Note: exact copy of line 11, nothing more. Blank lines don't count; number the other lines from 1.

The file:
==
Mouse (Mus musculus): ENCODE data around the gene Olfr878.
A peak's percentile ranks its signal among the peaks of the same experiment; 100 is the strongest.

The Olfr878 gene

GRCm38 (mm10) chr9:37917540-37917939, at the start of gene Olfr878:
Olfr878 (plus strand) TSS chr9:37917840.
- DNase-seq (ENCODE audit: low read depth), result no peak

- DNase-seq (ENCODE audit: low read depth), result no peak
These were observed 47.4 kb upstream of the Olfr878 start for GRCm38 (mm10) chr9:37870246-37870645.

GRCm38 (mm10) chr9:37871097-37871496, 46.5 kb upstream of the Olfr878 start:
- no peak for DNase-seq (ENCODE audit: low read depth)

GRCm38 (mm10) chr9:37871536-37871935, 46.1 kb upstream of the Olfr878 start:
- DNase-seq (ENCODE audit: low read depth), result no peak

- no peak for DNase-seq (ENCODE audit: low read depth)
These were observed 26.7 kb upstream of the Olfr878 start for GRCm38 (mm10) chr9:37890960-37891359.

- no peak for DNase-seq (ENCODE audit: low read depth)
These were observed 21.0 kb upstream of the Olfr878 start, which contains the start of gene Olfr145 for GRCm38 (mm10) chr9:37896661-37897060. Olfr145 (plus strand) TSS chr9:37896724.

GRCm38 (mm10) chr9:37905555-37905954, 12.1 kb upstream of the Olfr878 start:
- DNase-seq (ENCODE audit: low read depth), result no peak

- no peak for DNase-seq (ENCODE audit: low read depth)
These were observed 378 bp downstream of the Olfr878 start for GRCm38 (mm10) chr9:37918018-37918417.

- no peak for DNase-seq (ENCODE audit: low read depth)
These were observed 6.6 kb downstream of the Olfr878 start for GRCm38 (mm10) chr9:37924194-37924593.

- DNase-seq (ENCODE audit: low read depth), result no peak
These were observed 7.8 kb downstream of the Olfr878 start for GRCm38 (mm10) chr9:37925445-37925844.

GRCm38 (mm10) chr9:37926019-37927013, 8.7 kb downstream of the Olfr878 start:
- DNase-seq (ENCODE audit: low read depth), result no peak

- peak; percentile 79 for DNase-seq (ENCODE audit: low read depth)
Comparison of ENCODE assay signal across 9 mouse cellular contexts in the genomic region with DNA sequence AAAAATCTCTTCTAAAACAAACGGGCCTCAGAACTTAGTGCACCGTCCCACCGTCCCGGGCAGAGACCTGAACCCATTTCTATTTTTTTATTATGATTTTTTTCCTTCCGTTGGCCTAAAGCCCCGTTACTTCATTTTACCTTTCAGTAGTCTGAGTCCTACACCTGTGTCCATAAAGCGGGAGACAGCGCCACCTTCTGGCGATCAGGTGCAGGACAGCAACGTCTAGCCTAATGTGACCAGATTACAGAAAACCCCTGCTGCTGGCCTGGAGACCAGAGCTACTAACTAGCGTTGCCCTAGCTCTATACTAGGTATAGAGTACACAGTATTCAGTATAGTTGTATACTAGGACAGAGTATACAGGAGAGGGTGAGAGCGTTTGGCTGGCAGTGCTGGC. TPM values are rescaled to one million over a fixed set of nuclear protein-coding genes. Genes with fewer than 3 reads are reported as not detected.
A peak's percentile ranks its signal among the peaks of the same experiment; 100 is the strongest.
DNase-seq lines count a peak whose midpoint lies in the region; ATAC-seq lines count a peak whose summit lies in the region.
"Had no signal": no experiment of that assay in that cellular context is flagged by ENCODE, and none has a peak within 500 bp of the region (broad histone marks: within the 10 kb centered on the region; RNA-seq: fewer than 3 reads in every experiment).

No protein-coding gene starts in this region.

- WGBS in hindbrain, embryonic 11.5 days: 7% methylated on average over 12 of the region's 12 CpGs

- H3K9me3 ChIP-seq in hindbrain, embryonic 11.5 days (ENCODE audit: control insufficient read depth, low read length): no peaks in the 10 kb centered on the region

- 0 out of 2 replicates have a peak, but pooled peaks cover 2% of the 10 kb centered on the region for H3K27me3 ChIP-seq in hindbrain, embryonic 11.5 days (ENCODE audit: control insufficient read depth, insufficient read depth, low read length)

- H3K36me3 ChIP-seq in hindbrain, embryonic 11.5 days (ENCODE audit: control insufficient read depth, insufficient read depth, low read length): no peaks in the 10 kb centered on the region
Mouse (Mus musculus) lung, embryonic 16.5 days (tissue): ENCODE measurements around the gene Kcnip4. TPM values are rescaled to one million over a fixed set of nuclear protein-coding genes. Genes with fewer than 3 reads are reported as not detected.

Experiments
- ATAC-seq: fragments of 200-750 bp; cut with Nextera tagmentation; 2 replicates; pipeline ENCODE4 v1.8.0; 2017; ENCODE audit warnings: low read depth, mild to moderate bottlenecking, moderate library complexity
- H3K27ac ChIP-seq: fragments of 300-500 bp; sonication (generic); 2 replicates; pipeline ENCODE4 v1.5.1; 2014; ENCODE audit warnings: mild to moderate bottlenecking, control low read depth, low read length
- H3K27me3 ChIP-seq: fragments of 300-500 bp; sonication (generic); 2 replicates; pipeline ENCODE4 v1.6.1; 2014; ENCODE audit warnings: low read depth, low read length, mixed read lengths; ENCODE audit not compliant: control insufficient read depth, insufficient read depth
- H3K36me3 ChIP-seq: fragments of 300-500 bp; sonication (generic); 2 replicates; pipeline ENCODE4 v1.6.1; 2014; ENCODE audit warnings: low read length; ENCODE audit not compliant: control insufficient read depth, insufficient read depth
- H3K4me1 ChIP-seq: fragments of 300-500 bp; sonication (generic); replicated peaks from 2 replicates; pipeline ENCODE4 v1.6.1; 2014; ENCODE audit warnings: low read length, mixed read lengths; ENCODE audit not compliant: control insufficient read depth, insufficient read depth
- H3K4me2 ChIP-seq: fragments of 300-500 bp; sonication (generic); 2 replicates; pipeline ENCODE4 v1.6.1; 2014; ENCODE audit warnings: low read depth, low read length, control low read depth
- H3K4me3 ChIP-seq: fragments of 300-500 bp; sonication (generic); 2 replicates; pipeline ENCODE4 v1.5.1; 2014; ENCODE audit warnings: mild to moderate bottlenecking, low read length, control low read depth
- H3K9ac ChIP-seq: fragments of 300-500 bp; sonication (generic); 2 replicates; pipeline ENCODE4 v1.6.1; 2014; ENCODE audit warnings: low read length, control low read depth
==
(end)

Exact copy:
GRCm38 (mm10) chr9:37871536-37871935, 46.1 kb upstream of the Olfr878 start: